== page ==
Immigration reform, in their eyes, does not mean providing a pathway to citizenship for those who have been in the country for many years. Instead, it means more funding for immigration detention centers and border surveillance that enables the government to criminalize undocumented immigrants further.
The Dream Act is an act that would go beyond temporary protection for those brought to the country as minors. The law would provide not only permission to work, but also a chance to benefit from government-funded programs such as FAFSA and Social Security as well as a pathway to citizenship.
Considering the fact that most of the Dreamers came to this country as infants, have grown up in the culture, attended public schools, worked and paid taxes, these demands are far from immoderate.
One of the Dreamers, Daniella from Houston, said during a sit-in in Nebraska Senator Ben Sasse’s office,
“We are American in every way but one so when people say ‘go back home’ it’s confusing because this is our home.”
This same sentiment was shared by everyone who participated in the actions. All of them had a story to tell. This fight was personal. Some participants were former DACA recipients who had their renewals denied for one reason or another and were at immediate risk of deportation. Amazingly, some of those at risk of immediate deportation volunteered to be arrested by Capitol Hill police during sit-ins.
All Dreamers involved seeing DACA as merely a temporary band-aid. Despite the recent court decision that DACA recipients are eligible to renew their status even if it has already expired, there is still a yearning for a law that ensures long-term protection and a pathway to citizenship. Dreamer, Saiid from Kansas said it best, “It’s not okay to live the life dependent on short-term ‘leases’.”
“That’s not a way to live life.”
What the Dreamers want is assurance that they will forever be welcome in the only country they have called home. They want reassurance in the notion that the U.S government is run by people who do not share the same racist and xenophobic sentiments as President Donald Trump.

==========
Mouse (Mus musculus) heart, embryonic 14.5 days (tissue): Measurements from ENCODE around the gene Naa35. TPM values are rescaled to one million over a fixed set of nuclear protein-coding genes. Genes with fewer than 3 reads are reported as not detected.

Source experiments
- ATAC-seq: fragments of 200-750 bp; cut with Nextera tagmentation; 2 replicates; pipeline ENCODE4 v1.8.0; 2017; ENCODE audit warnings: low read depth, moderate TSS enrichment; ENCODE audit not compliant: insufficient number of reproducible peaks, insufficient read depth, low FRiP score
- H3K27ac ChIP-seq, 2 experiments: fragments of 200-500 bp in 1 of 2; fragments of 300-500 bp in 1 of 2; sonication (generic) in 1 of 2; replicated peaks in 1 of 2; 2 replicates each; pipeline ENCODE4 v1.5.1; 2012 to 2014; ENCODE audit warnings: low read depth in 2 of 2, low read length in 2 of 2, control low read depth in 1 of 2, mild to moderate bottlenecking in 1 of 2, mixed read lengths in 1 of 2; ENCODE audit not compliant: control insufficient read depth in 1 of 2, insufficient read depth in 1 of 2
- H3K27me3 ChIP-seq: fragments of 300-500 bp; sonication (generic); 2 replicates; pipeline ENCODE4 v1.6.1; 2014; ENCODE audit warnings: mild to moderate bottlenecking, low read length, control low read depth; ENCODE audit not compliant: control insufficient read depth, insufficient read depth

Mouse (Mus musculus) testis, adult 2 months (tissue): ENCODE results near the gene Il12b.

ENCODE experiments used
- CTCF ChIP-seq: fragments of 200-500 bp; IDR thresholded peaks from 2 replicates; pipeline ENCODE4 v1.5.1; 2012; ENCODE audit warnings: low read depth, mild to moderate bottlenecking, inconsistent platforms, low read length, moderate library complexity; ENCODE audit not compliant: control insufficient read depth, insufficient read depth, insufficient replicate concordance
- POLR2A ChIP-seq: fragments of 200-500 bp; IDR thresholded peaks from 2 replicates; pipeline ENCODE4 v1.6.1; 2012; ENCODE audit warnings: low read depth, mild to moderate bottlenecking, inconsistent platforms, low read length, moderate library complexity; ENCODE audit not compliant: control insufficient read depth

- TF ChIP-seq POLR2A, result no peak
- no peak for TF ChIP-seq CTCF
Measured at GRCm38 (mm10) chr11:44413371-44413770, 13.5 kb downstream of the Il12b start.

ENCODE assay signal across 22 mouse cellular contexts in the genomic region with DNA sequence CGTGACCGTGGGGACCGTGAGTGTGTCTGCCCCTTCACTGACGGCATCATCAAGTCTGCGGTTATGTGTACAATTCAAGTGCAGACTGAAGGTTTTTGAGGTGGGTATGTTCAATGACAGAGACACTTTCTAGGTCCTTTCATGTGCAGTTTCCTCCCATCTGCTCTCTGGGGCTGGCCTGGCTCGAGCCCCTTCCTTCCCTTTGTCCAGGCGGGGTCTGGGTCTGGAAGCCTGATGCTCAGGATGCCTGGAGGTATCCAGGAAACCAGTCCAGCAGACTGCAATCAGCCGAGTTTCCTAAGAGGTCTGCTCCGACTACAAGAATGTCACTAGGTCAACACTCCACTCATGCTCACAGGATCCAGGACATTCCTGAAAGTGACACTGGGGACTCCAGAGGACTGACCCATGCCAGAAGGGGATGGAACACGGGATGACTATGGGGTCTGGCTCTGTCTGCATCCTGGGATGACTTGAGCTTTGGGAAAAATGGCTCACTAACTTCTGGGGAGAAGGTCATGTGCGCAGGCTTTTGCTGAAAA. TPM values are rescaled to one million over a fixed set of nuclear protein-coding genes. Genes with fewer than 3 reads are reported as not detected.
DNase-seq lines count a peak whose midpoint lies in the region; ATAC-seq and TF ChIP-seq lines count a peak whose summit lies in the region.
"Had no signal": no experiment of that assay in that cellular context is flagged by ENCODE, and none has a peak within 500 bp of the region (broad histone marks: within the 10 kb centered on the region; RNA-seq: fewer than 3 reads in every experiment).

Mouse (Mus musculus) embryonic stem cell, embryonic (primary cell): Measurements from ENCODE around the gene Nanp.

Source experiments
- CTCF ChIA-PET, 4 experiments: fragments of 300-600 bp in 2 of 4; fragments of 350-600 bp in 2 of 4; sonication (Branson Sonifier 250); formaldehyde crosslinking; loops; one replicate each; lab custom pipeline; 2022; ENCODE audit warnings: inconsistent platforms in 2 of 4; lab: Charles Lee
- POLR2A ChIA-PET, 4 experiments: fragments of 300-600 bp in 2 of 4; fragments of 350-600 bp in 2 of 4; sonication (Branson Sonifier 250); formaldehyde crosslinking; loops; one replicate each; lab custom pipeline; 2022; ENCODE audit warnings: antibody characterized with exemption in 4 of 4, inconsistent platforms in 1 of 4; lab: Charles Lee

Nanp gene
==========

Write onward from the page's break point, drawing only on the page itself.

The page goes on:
This was, in fact, one the of leading moral questions that protesters posed to Senators and their staffers; “Be racist or a Dream hero.”
Protesters were met with disdain. They were kicked out of the very offices that they fund as taxpayers. Nevertheless, they persisted.
By the end of the week, United We Dream and its sister organizations had staged dozens of actions on Capitol Hill.
Protest organizers were so experienced that they seemingly knew their way around Congress buildings without having to look at a directory.
Congress staffers were admittedly tired, perhaps fearful whenever they saw those orange hats. They knew that they would be forced to listen, even for just the 5 minutes it took for police to come to the office and remove protesters.
The stories told within those offices were powerful. There were tears and chants of affirmation. For many Dreamers, those actions were the first instances of them publicly stating their undocumented status.
Unfortunately, these actions will be continuing because the Republican-run government could not pass a spending bill that justifiably included a Dream Act. As of mid-afternoon Monday the 22nd, both Democrats and Republicans in the Senate voted to end the government shutdown without a decision on a Dream Act.
For people like Tania from Houston who took the time to travel to D.C and protest for herself and those just like her, the future remains in doubt. Her case exemplifies the irony of the Dream Act debate. She contributes to a system that does not favor her in the ways that matter.
“I teach the future of America yet my future is uncertain.”